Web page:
ACC 202 Chapter 5
ACC 202 Chapter 5 ACC 202
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This 3 page Class Notes was uploaded by Marissa Sarlls on Sunday January 10, 2016. The Class Notes belongs to ACC 202 at University of Kentucky taught by Jana Wilhelm in Spring 2016. Since its upload, it has received 12 views. For similar materials see Managerial Accounting (202, Wilhelm) in Accounting at University of Kentucky.
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Date Created: 01/10/16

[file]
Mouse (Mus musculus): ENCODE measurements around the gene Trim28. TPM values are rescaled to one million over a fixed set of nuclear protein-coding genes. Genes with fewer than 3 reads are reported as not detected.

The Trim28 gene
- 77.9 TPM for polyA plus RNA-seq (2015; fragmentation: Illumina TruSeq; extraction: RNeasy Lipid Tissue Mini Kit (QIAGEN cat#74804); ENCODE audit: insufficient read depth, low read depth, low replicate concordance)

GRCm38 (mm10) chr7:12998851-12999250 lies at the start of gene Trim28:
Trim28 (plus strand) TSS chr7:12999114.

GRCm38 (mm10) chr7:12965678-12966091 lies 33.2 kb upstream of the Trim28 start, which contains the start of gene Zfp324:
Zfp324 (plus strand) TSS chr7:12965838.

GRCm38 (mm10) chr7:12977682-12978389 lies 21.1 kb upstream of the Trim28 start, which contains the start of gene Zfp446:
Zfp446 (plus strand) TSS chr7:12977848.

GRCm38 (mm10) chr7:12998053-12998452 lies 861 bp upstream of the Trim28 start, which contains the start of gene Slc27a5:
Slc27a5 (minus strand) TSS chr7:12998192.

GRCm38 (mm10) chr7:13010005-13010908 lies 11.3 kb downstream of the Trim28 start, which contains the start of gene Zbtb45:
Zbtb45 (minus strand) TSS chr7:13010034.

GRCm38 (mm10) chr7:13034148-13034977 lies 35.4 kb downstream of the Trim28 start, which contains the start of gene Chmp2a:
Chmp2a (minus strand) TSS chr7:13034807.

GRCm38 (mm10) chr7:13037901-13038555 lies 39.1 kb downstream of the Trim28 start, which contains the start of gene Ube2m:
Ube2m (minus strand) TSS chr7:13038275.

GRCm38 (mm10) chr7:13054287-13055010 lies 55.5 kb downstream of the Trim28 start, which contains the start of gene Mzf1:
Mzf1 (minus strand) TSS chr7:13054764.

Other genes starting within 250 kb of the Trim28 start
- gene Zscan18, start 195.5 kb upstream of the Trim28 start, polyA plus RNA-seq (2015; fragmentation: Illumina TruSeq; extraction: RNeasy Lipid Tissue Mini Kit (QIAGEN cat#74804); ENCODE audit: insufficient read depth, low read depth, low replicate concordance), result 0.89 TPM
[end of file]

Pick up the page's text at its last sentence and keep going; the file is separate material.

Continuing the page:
Chapter 5: Cost-Volume-Profit (CVP) CVP Primary purpose is to estimate how profits are affected by: o Selling prices o Sales volume o Unit variable costs o Total fixed costs o Mix of products sold Managers adopt these assumptions: o Selling price is constant… won’t change as volume changes o Costs are linear and can be accurately divided into variable and fixed elements. Variable element is constant per unit and fixed is constant in total over the entire relevant range o In multiproduct companies, the mix of products sold remains constant Sales = variable costs + fixed costs + profit The Basics of CVP Analysis Contribution income statement emphasizes behavior of cost Contribution margin—the amount remaining from sales revenue after variable expenses have been deducted…covers fixed expenses first and then provide profits o CM = sales – var. costs Sales−VariableExpenses o CM per unit = Number of unitssold Remember, commission is a variable cost and must subtract that, too o Break-even point—the level of sales at which profit is zero Once the break-even point has been reached, net operating income will increase by the amount of the unit contribution margin for each additional unit sold To estimate profit at any sales volume above break-even point, multiply number of units sold in excess by unit contribution margin ¿Expenses Break-even point = UnitCM CVP Relationships in Equation Form o Profit = (Sales – Variable expenses) – Fixed expenses Profit is net operating income in equations Sales = Selling price per unit x Quantity sold = P x Q Variable expenses = V.exps(per unit) x Q o Profit = (P x Q – V x Q) – Fixed expenses o Profit = Unit CM x Q – Fixed expenses CVP Relationships in Graphic Form o Cost-volume-profit (CVP) graph—illustrates the relationships among revenue, cost, profit, and volume; AKA break-even chart (pg. 193) Unit volume is represented on X-axis and dollars on Y-axis Anticipated profit or loss at any given level of sales is measured by the vertical distance between the total revenue line (sales) and the total expense line (variable expense + fixed expense) Break-even point where total revenue & total expense line cross CM Ratio—the contribution as a percentage of sales; shows how CM will be affected by change in total sales. It’s a per unit measure of a product’s gross operating margin ComtributionMargin Sales−Variableexpenses o CM ratio = = Sales Sales o Change in CM = CM ratio x Change in sales o Increase in NOI = Increase in sales (in units) x CM per unit o The impact on net operating income of any given dollar change in total sales can be computed by applying the CM ratio to the dollar change o Profit = CM ratio x Sales – Fixed expenses o Change in profit = CM ratio x Change in sales – Change in fixed expenses Variableexpenses Variable expense ratio = Sales o In single product analysis, computed by dividing variable expenses/unit by unit selling price o CM ratio = 1 – variable expense ratio Incremental analysis—consider only the costs and revenues that will change if the new program is implemented Break Even Analysis o Formula methodcenters on the idea that each unit sold provides a certain amount of contribution margin that goes toward covering fixed expenses ¿expenses In single product situation: Units sales to break-even = UnitCM Can also use dollar sales to break even Target Profit Analysis—we estimate what sales volume is needed to achieve a specific target profit Target Profit+¿expenses o Unit sales to attain the target profit = UnitCM Margin of Safety—the excess of budgeted or actual sales dollars over the break- even volume of sales dollars o The higher the margin of safety, the lower the risk of not breaking even and incurring a loss o Margin of safety in dollars = Total budgeted (or actual) sales – Break-even sales o Margin of safety% = Marginof safety∈dollars Total budget(d ¿actu)l sales∈dollars o Can be calculate via units, too CVP Considerations in Choosing a Cost Structure Cost structure refers to the relative proportion of fixed and variable costs in an organization A higher CM Ratio means that sales will increase more rapidly but the same goes for losing sales o This is with higher fixed costs and lower variable costs Operating leverage (OL)—a measure of how sensitive net operating income is to a given percentage change in dollar sales o If operating leverage is high, a small percentage increase in sales can produce a much larger percentage increase in NOI Contribution Margin o Degree of operating leverage = NOI Measures how a percentage change in sales volume will affect profits (EX: will grow 4 times as fast) o % change in NOI = (degree of OL) x (% change in sales) o If a company is near its break-even point, then even small percentage increases in sales can yield large percentage increases in profits Sales Mix Sales mix—refers to the relative proportions in which a company’s products are sold; combinations If sales mix changes, break-even point changes usually https://mgmt027.files.wordpress.com/2015/03/mgmt-027-connect-05-pt.pdf
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